economics

Australia: A canary in the coal mine

Chris Watling
Chris Watling Longview Economics

Structurally, Australia’s growth model has been deteriorating for most of the past two decades and is now arguably one of the poorer examples in the developed world. In the years of the last commodity bull cycle, instead of saving in its ‘times of plenty’, Australia funded a large consumption and... Show More

Watling: Zombies, Canaries and Cheap Money

Livewire Exclusive

In January, market commentary was almost universally bullish. Ray Dalio, the billionaire US Hedge Fund Manager told the audience at the World Economic Forum in Davos that those holding cash were “going to feel pretty stupid.” One of the few voices urging caution was that of Chris Watling, CEO and... Show More

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Waiting for wages growth

Cameron Rae
Cameron Rae Laminar Capital & Easterly Asset Management

Higher wages growth in the United States seems to have caused the sell-off and subsequent sharp lift in volatility in global bond and share markets. Annual growth in in US average hourly earnings accelerated to 2.9% y-o-y moving in to territory that has presaged higher inflation in the past and... Show More

The Rules of Investing: A housing correction, or a crash?

Livewire Exclusive

In the first podcast for 2018, Dr Shane Oliver, Head of Investment Strategy and Chief Economist at AMP Capital sits down with Livewire Editor, Patrick Poke. The topic at hand is Australia: the share market, the economy, wages, and of course, house prices. They discuss UBS's report late last year... Show More

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Spring carnival form guide: Political and economic edition...

Stephen Koukoulas
Stephen Koukoulas Market Economics Pty Ltd

The spring carnival is in full swing and it’s time to turn on the lights and examine the political and economic form guide. My tip is "Uncertainty", which seems to have the best track record in politics and economics. So here’s my take on the rest of the runners… Show More

politics housing economics spring carnival

High Returns, Low Volatility – What Could Possibly Go Wrong?

Jonathan Rochford
Jonathan Rochford Narrow Road Capital

Economic news was strong in October, led by US Q3 GDP coming at an annualised rate of 3.0%. Quarterly earnings and sales for S&P 500 companies are beating estimates by more than usual. One standout was bellwether stock Caterpillar, which after four years of declining revenue has seen sales up... Show More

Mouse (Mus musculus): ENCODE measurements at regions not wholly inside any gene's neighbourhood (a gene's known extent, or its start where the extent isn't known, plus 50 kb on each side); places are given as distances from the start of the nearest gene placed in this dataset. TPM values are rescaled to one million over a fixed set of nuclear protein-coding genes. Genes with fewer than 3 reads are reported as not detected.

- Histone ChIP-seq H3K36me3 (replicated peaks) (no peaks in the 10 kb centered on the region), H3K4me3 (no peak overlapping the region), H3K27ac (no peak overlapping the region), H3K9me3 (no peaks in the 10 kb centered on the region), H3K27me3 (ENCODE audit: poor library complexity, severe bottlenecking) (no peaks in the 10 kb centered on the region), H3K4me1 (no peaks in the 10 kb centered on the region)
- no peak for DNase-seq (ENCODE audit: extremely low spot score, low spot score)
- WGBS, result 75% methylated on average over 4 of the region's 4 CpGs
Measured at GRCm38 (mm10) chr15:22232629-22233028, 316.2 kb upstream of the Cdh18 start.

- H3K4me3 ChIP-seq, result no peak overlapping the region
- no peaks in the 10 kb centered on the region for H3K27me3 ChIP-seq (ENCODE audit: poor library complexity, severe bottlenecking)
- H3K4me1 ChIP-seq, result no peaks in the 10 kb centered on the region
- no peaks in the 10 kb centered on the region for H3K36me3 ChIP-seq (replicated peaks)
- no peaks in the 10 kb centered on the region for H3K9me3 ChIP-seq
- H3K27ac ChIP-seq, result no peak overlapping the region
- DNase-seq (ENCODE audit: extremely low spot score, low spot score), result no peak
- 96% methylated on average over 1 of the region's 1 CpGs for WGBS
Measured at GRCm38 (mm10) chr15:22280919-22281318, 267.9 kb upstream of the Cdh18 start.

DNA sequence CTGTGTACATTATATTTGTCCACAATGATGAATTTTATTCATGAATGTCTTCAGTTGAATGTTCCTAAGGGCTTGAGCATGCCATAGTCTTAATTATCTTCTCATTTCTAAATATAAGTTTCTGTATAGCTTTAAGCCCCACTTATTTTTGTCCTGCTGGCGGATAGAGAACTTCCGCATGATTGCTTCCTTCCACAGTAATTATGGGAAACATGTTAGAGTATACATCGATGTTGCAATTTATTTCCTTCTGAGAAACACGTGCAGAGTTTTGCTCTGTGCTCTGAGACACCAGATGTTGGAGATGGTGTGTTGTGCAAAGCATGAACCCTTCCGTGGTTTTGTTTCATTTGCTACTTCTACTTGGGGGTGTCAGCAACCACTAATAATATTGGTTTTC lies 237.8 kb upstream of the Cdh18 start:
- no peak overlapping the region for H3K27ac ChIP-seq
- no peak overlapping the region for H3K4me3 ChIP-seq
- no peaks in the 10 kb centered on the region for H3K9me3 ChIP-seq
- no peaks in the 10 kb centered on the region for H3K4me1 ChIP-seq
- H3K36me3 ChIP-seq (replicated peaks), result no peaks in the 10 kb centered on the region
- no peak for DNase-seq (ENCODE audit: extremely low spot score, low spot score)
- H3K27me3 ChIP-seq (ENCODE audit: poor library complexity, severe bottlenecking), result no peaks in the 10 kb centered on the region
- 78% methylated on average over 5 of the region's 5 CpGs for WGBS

debt equities credit China economics finance

Media Worth Consuming - October 2017

Jonathan Rochford
Jonathan Rochford Narrow Road Capital

Here's this month's interesting and informative media on economics, finance, government and society. Show More

politics economics environment finance culture

What's hurting your hip pocket?

Livewire Exclusive

With all the focus on the headline CPI each quarter, it’s easy to forget that it’s made up of a ‘basket’ of good and services. In this helpful infographic, we’ve plotted out the different data series from the ABS over the last 20 years. How’s your wallet holding up? Show More

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BIS Nails the State of Global Corporate Debt

Jonathan Rochford
Jonathan Rochford Narrow Road Capital

The Bank for International Settlements (BIS) quarterly report is always worth the read. Whilst it is academic in style and length, it consistently raises material that matters. Taken from the September report, the graphic below highlights the big issues for global corporate debt. The rest of this short article explains... Show More

debt bis economics finance

Media Worth Consuming - September 2017

Jonathan Rochford
Jonathan Rochford Narrow Road Capital

How a one-man investigative operation exposes dodgy American companies. A US start-up gives house buyers a down payment in return for 1-3 years of Airbnb bedroom rentals. 15 reasons and 6 benefits from hiding your wealth. If you are starting out or just want a reminder, here’s 36 obvious truths... Show More

politics economics media finance society

Key takeaways from the brightest minds in the business

Crestone Wealth Management
Crestone Wealth Management A new conversation in wealth Management